The Boston Radio Dial: WILD(AM)

Who, What, Where

Community: Boston
Frequency: 1090 kHz
Class: D
Ownership: Radio One of Boston Licenses, LLC
(Radio One, Inc. [Nasdaq: ROIA]/Catherine L. Hughes and Alfred C. Liggins III)
Studio: 500 Victory Road, 2nd floor
Quincy, MA 02171-3139
Transmitter: 99 Revere Beach Parkway
Medford, MA 02155-5124
Phones: +1 617 472 9447
Format: Talk
Web site:

Technical Parameters

WILD operates at 4,800 watts daytime, 1,900 watts critical hours, from one of WXKS (1430 Everett)'s two towers at 99 Revere Beach Parkway in Medford, near the Wellington MBTA yard.

Station History

The first Boston station on 1090 was built in May of 1946 by the Templetone Company, a Connecticut radio manufacturer; the format at that time was classical music, and the callsign was WBMS (“World's Best Music Station”). The 1-kW transmitter was located at the same location as the current one, and studios were in a variety of locations in downtown Boston.

In 1947, WBMS added an FM service on 104.1 MHz, with its antenna on top of the AM stick. In 1948, Templetone sold WBMS to the Friendly Group, and the FM service itself was soon discontinued. In 1950, the station switched to a popular music format, and most of the classical staff left. In April, 1951, WBMS changed its callsign to WHEE, but just over a year later, the calls were changed back to WBMS.

On September 5, 1957, WBMS was sold to Bartell and became WILD. In 1966, Leonard Walk purchased the station; and in March of 1973 it was sold to Sheridan.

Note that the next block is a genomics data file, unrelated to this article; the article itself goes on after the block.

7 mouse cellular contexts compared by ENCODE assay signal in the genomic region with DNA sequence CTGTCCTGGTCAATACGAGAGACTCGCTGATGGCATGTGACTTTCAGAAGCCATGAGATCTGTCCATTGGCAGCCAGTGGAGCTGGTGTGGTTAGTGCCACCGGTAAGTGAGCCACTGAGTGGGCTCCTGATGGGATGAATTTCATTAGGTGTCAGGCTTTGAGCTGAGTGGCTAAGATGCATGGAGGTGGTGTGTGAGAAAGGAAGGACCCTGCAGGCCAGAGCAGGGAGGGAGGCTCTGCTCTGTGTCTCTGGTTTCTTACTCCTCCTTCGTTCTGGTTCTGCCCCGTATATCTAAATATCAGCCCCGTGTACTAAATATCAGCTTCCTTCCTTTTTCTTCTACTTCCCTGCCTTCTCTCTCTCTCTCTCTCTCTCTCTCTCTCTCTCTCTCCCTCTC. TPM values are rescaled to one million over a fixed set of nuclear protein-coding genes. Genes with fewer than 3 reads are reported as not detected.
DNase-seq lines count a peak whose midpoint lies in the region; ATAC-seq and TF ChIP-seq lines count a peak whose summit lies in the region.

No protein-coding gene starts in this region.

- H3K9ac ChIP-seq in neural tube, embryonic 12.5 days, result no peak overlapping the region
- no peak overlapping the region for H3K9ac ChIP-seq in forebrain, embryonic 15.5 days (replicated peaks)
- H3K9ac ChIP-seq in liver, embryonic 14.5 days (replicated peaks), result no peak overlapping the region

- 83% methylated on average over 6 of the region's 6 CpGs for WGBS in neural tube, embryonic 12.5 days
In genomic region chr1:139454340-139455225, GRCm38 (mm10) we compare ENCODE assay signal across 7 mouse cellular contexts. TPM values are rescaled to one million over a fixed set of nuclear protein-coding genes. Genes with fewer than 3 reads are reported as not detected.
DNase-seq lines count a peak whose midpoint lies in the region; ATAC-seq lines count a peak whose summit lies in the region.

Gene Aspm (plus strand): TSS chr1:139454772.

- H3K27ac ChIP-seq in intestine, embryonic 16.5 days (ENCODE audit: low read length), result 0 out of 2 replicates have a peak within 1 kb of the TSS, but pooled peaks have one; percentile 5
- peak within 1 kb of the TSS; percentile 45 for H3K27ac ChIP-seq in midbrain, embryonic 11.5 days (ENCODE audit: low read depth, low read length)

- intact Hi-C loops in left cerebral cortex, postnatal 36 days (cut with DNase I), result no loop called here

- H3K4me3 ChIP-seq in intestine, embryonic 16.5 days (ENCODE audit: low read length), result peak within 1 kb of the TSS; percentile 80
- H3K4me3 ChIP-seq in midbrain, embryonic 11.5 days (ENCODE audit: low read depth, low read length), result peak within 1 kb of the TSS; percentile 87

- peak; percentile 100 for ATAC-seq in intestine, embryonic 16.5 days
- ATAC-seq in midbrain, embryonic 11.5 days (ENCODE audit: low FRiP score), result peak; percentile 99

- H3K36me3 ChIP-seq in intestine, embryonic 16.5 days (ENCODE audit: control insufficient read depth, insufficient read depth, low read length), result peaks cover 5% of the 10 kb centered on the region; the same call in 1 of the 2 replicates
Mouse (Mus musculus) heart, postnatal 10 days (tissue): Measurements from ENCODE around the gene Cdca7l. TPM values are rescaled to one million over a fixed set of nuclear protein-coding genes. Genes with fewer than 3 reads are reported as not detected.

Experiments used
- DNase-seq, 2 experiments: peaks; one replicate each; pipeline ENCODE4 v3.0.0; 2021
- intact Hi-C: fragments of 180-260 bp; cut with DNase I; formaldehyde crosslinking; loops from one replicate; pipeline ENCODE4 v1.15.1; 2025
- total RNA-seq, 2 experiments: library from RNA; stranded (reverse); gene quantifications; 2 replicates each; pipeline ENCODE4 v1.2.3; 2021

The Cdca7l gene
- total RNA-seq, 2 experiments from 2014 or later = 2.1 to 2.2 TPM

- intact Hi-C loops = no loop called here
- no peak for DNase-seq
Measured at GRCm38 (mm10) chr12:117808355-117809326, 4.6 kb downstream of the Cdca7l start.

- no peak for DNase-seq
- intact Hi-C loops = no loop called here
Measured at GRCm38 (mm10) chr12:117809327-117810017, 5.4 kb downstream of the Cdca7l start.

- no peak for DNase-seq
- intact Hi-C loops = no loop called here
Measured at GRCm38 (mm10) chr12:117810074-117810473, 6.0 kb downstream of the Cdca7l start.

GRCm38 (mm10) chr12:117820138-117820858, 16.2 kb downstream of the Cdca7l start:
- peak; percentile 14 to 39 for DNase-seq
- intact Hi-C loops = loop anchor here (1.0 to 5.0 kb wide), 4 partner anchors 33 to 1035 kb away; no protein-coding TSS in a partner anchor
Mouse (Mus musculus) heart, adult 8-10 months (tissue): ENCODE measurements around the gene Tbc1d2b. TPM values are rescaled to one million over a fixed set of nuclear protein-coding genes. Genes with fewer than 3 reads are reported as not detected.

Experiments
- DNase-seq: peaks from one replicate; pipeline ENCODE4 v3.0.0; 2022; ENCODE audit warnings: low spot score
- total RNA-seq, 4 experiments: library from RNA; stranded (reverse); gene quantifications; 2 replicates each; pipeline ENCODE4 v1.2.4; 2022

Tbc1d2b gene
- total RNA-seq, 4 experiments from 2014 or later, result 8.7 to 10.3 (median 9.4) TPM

Under Sheridan, WILD turned its focus to Boston's black community, and in August 1980, local black entrepreneur Kendall Nash bought the station. Until his death in the late '90s, Nash operated WILD as Boston's premier urban station, a title maintained by his widow Bernardine.

In 1999, national urban broadcaster Radio One entered the Boston market with the purchase of Brockton's WCAV, renamed WBOT. The next year, Bernardine Nash agreed to LMA her station to Radio One, which moved WBOT's operations in with WILD's Roxbury studios.

In the fall of 2000, Radio One purchased WILD from Mrs. Nash for $5 million. Under Radio One, WILD moved from its longtime home in Roxbury to new studios in Quincy and went through a series of format changes. In October 2005, WILD(AM) flipped from classic R&B to black gospel, sending the classic R&B format and Tom Joyner morning show to its FM sister, now renamed WILD-FM. The “Praise 1090” gospel format lasted only until January 30, 2006, when Radio One launched a national urban talk network that included WILD(AM) as a charter affiliate. Jimmy Myers was hired as a local morning host in February 2006, anchoring a lineup that included Al Sharpton and the “Two Live Stews” sports talk show.

In August 2006, Radio One's sale of WILD-FM put much of the WILD(AM) staff out of work as well, as the AM signal flipped from talk back to automated black gospel, then returned to Radio One's talk network (with no local hosts) in December as the AM station went up for sale.

2006 also saw a move of the WILD transmitter from its original site on Corporation Way in Medford (which was being taken for a new development) to a diplex on one tower of the WXKS(AM) site adjacent to the Wellington MBTA station, half a mile to the south. With the increased efficiency of the new tower, WILD's power changed from 5 kW days, 1 kW critical hours to 4.8 kW days, 1.9 kW critical hours.

Some dates provided by Donna Halper.

See Also

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This station profile was written by the editors of The Archives @ We have no relationship with the station; please send any comments or questions about their programming directly to the station. Network connectivity courtesy of MIT CSAIL.

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